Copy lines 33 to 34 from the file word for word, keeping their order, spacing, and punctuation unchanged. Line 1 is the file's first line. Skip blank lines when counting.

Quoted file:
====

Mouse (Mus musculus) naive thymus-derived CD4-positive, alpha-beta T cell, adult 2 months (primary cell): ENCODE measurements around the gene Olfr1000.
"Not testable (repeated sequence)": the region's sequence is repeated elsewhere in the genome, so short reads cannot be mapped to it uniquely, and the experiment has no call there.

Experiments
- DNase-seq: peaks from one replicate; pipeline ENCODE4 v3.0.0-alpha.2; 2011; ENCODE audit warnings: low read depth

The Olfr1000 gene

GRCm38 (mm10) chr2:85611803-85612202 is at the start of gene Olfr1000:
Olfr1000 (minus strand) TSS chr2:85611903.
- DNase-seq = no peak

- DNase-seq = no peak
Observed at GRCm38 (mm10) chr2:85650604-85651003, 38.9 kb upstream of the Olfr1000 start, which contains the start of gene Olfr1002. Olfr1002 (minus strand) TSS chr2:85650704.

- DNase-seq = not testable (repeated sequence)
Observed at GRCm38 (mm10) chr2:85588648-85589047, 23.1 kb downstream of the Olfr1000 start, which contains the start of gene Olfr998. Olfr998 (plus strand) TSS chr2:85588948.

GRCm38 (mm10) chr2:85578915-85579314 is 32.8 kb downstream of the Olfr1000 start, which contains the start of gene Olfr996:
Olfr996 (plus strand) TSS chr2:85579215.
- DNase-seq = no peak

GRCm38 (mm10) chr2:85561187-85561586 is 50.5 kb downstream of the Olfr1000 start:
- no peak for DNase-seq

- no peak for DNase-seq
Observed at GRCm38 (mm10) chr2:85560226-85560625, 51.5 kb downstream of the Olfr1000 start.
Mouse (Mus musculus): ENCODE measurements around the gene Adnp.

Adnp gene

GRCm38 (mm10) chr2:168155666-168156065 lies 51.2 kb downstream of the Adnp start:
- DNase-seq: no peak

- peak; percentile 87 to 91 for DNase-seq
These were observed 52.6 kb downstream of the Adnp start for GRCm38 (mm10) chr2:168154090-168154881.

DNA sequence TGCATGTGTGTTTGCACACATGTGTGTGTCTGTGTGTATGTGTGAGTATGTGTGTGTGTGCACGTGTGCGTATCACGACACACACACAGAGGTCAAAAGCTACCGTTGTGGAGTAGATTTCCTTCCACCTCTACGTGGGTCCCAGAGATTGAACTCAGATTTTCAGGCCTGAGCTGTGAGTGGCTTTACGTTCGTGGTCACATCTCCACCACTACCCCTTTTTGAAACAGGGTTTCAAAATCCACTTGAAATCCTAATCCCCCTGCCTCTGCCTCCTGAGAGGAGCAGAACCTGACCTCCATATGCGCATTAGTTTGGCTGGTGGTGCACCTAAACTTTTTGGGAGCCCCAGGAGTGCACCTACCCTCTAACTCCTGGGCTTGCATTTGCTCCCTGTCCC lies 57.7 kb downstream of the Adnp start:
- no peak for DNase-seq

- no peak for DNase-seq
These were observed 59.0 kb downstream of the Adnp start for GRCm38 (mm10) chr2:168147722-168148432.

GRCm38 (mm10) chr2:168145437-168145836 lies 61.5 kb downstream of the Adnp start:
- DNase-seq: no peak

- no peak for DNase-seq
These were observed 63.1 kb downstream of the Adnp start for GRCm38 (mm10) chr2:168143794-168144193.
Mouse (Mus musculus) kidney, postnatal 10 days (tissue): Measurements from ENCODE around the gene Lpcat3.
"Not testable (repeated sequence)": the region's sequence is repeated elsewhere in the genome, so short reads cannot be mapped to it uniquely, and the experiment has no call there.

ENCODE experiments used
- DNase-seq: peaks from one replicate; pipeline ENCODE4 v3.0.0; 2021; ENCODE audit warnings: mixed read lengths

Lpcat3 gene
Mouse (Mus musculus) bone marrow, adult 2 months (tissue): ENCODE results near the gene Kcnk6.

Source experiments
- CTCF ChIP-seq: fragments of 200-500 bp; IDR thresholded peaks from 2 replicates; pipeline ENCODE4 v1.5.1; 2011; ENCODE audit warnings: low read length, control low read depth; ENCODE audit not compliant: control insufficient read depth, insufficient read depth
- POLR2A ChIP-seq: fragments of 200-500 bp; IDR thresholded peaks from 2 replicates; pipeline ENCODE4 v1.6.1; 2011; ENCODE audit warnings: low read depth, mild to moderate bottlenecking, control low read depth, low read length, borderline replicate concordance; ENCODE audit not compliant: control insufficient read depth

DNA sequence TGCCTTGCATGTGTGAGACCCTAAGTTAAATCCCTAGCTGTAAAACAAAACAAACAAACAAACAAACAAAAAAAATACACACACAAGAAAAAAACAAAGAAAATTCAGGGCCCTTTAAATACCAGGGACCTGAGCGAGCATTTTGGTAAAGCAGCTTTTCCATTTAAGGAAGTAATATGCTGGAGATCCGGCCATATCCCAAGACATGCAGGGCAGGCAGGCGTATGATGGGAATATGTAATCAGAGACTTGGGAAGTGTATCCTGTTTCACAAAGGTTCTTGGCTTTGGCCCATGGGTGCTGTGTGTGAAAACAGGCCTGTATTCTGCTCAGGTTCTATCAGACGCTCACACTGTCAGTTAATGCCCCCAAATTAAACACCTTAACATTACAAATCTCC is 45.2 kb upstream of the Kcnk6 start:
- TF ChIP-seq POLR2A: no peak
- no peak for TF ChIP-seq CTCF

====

These were observed 63.1 kb downstream of the Adnp start for GRCm38 (mm10) chr2:168143794-168144193.
Mouse (Mus musculus) kidney, postnatal 10 days (tissue): Measurements from ENCODE around the gene Lpcat3.